Ok, that’s about the worst title for a post, but I’m jetlagged in Amsterdam and it made me chuckle. Anyhow, Rapleaf is a new Web 2.0 startup (a topic I’m trying to avoid these days, but couldn’t help it here) from the SF Bay Area focused on, and this part I like very much, trying to make the world a better place. Amen!
Think I’m just kidding around? I’m not! From their about page:
Rapleaf’s Goal: To make it much more profitable to be ethical
Whether they succeed or fail, I’ll give them props for trying. Effectively, Rapleaf is offering a Web-based service that lets anyone rate anyone else by email address or phone number. Think of an eBay rating, but now take it to encompass ALL online buying and selling. Auren Hoffman, the company’s founder (and a swell guy) is using it already in conjunction with a posting he made on craigslist.
I like when people actually use the technology they build. It always gives me a personal warm fuzzy when I use the Slingbox to watch my home DVR (like I did this morning starting at 4:12am, when Ambien failed me for the first time). If you are at some company and never, ever use your own products, I’d suggest looking for something different to do with your time. But, again, that’s just my opinion (but since you come to my blog, you must endure my opinion until such time as you continue on your merry Internet-surfing ways).
Now I do think most Web 2.0 stuff is a bunch of junk, Web toys and tools being built by bloggers, for bloggers, and will never, ever go anywhere (and yes, back in 1996 I thought an online bookstore was a goofy idea, I admit it, but I was right that it didn’t take 400 people to run an online pet supply store and people in Baltimore weren’t likely to order DVDs and ice cream at 11pm over the Internet for instant delivery). I think the concept behind Rapleaf is sound, and I’m actually surprised the folks at MSN Passport (or Live) never incorporated something similar. Honestly, I’d like to see the company take it a notch further: what if they could expand the concept to stick with an individual external to the notion of buying and selling?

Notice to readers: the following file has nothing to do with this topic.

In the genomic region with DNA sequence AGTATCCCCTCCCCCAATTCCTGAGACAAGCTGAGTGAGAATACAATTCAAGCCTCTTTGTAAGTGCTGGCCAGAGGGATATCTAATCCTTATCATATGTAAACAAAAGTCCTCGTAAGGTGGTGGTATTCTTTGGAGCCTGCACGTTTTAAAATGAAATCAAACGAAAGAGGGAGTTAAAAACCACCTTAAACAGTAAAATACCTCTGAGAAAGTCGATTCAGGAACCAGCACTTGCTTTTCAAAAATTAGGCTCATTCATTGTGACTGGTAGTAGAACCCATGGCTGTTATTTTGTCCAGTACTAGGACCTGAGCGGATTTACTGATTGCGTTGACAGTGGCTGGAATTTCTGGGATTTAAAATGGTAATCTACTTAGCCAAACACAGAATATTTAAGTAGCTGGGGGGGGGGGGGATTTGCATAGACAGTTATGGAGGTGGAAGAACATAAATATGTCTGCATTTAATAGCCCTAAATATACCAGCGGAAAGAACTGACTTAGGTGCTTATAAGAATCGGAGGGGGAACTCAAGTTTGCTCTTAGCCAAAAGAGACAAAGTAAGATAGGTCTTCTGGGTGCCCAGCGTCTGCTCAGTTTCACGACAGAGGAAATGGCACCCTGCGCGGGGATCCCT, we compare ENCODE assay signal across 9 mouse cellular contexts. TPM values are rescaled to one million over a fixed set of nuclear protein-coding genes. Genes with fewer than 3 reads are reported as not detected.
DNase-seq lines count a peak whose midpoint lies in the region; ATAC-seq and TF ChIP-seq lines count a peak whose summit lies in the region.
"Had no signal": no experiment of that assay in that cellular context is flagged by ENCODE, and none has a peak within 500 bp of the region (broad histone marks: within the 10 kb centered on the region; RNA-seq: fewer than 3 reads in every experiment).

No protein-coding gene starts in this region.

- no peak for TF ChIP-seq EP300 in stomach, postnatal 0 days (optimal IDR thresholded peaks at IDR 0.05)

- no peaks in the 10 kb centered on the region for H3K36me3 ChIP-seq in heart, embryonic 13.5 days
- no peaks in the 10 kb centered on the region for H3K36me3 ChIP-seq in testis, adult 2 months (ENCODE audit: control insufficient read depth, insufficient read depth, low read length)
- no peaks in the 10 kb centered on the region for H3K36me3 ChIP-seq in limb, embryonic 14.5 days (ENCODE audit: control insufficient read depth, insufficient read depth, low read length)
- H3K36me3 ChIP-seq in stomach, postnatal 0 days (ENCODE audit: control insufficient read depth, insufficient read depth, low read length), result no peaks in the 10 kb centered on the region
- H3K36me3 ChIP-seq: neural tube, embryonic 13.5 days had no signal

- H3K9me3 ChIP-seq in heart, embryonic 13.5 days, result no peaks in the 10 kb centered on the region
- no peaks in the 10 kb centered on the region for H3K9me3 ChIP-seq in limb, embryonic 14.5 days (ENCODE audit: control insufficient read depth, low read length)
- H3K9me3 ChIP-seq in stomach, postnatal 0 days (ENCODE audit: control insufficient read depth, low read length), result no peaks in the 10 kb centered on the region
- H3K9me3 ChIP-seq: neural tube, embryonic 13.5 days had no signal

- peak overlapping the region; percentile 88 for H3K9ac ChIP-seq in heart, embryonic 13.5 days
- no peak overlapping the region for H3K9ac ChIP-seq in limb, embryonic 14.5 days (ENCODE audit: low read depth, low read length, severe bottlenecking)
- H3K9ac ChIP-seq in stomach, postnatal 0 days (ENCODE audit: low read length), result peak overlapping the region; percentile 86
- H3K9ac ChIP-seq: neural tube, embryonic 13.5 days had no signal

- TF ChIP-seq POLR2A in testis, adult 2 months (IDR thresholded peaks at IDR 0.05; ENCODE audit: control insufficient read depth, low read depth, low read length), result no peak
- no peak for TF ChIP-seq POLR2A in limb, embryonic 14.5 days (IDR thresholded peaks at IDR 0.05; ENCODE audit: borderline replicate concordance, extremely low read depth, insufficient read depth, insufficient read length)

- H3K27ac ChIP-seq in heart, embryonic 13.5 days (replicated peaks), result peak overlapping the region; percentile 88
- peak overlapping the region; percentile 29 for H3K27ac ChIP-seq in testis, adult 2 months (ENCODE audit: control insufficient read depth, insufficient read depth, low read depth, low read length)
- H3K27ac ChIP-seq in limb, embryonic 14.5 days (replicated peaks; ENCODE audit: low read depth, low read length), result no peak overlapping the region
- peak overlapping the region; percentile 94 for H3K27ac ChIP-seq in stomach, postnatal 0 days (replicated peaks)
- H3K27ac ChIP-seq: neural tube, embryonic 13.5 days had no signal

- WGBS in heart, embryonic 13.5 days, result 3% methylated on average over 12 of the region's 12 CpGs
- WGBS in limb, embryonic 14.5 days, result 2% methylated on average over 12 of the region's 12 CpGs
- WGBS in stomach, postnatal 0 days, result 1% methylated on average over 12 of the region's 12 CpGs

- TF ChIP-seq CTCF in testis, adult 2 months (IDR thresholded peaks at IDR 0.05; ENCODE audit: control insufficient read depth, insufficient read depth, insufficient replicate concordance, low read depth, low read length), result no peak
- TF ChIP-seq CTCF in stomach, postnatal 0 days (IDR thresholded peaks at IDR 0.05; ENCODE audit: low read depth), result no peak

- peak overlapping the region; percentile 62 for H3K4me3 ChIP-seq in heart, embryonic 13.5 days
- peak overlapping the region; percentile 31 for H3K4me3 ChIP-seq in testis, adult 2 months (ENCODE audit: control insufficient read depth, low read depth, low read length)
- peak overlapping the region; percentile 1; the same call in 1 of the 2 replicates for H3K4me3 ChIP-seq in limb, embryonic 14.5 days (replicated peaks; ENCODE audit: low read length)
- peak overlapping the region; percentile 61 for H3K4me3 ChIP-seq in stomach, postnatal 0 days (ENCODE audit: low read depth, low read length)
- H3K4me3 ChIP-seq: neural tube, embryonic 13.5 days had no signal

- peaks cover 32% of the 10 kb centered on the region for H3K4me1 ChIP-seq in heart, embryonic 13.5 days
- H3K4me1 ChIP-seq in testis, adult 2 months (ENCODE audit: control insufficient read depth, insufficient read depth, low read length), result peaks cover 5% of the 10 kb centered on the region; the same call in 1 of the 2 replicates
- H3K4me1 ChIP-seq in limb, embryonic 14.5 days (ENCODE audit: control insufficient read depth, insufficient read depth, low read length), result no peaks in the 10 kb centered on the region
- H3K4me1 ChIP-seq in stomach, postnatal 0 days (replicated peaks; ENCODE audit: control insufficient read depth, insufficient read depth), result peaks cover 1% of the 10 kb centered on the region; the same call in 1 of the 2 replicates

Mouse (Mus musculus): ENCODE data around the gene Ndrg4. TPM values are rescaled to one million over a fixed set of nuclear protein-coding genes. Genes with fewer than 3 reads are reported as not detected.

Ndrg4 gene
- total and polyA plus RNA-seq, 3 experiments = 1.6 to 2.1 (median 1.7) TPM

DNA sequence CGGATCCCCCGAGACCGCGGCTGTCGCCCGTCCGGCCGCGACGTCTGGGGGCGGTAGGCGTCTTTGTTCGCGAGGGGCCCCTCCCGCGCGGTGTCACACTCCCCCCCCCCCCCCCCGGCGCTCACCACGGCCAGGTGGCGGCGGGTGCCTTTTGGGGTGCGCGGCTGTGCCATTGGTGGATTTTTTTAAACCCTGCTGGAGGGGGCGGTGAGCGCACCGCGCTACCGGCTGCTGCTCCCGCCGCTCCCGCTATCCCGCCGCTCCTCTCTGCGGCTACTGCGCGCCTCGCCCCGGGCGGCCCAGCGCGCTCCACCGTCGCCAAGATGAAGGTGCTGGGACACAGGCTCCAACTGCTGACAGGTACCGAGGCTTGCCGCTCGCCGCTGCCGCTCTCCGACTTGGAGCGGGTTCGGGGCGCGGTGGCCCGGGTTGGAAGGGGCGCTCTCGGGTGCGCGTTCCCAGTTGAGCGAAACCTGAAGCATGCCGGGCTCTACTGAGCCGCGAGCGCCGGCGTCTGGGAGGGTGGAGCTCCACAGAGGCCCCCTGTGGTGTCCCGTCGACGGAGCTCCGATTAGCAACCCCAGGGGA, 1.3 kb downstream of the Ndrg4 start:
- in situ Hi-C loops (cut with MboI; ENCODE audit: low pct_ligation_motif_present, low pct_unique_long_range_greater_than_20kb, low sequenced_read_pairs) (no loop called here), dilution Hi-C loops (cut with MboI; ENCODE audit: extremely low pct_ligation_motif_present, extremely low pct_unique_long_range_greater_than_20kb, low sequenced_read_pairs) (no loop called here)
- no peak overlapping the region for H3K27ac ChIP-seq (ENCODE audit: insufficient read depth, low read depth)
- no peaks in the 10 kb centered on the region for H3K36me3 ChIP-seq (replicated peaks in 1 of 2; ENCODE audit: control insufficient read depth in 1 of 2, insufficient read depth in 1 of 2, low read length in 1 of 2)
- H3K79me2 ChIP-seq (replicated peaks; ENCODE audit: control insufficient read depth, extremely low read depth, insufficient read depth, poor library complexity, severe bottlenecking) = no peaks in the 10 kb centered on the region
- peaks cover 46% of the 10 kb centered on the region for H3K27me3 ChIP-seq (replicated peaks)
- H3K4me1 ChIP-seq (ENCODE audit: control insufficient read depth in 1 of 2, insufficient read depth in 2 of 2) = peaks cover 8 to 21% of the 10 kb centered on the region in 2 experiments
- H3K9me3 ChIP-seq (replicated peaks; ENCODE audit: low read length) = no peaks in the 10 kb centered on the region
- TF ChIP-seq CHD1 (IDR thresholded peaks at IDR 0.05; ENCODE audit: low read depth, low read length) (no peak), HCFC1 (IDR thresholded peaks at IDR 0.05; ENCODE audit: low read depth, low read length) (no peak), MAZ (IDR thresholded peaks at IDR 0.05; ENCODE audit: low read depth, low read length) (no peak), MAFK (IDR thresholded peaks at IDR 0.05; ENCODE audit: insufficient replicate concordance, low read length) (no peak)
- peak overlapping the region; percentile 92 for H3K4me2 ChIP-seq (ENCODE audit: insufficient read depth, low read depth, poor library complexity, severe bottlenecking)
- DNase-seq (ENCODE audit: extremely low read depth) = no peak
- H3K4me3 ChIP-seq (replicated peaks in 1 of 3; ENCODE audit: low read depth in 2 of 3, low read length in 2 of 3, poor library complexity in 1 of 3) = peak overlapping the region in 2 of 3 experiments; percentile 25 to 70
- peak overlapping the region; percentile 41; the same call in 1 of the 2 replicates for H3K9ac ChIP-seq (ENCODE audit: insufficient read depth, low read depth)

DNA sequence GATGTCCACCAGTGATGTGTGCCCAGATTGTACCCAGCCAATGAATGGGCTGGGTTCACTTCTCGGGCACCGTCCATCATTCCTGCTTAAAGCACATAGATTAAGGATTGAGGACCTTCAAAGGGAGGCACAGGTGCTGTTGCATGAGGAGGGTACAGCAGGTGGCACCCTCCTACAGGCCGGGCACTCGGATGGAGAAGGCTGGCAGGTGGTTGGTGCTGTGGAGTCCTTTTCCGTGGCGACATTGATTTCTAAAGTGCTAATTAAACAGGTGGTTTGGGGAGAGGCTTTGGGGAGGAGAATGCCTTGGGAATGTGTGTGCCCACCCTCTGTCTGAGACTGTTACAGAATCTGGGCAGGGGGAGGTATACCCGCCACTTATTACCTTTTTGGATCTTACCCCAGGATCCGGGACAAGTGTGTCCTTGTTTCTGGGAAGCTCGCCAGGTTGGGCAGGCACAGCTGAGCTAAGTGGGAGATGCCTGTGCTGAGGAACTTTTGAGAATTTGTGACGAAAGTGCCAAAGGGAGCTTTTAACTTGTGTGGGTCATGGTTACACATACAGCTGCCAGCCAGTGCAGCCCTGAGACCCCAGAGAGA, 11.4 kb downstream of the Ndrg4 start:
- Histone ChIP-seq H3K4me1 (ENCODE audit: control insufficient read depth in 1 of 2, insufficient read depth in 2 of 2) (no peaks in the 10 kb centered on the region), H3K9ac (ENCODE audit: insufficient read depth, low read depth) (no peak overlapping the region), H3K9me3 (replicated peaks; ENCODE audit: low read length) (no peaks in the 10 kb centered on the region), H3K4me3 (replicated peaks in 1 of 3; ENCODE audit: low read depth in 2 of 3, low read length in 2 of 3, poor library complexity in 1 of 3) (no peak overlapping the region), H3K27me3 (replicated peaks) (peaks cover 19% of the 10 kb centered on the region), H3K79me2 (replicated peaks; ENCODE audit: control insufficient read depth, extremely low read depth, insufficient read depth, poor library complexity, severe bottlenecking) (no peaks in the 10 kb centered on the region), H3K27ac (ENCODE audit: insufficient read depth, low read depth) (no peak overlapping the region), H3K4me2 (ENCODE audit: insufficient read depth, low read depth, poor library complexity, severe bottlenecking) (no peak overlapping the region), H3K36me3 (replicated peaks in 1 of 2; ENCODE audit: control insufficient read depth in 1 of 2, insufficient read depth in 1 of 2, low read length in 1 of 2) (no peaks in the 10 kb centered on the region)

A friend of mine works for a large retailer (both my friend and the company shall remain nameless, but you happen to be reading this, the password is “lotion”), and recently a new boss was inserted into my friend’s organization. This individual has a great pedigree, and a perfect resume. The only catch is, well, apparently the person is a complete tyrant and awful to work for. What if Rapleaf would let all former employees rate the individual as a boss? Wouldn’t it be great if hiring managers could have an easy tool to see how former employees rank someone? After all, when you apply for a job, reference checks are always done upwards, not downwards.
I don’t do all that much buying and selling online, although my wife is a near-pro at Craigslist these days, so I don’t know how much I can personally leverage Rapleaf today. I have a major concern about potential fraud with the system (there’s a huge difference between someone just not liking me as opposed to thinking I have done them wrong).
As for the Rapleaf web site, while the signup process couldn’t be easier, they definitely need to spend some time cleaning up the interface. I do like the fact I can add multiple phone numbers, emails, blog, etc to my profile, and I would like to see the system incorporate “former” contact information (although the address book did integrate with Plaxo – and I love me some Plaxo).
Finally, I don’t have any clue how they can make money off the product/technology/service/etc, although I doubt Auren and his crew would be involved in something if they don’t have a good plan up their sleeves. If not, well, I’m sure they can sleep better at night than the people who registered www.toeman.com (which I forgot to reregister several years back) hoping for a quick buck on it.
We need more ‘good’ things in this world. Want to hear how skeptical I am these days? When I first registered at Rapleaf, I didn’t use my preferred email address, simply out of habit of not using it for any signups any more. Imagine if every time we ordered chinese food we gave an address near our homes, and when we say the driver looking around in confusion we came running out to pick up the food. Trust has to start again somewhere.
In the meantime, I’ve added my Rapleaf score to my About JT page. At the time of writing, I’m a perfect 100%. Trust me on it.
this is one of the most insightful Rapleaf posts. thanks for taking the time (or maybe we owe it to the jet lag). i am looking forward to discussing Rapleaf more with you.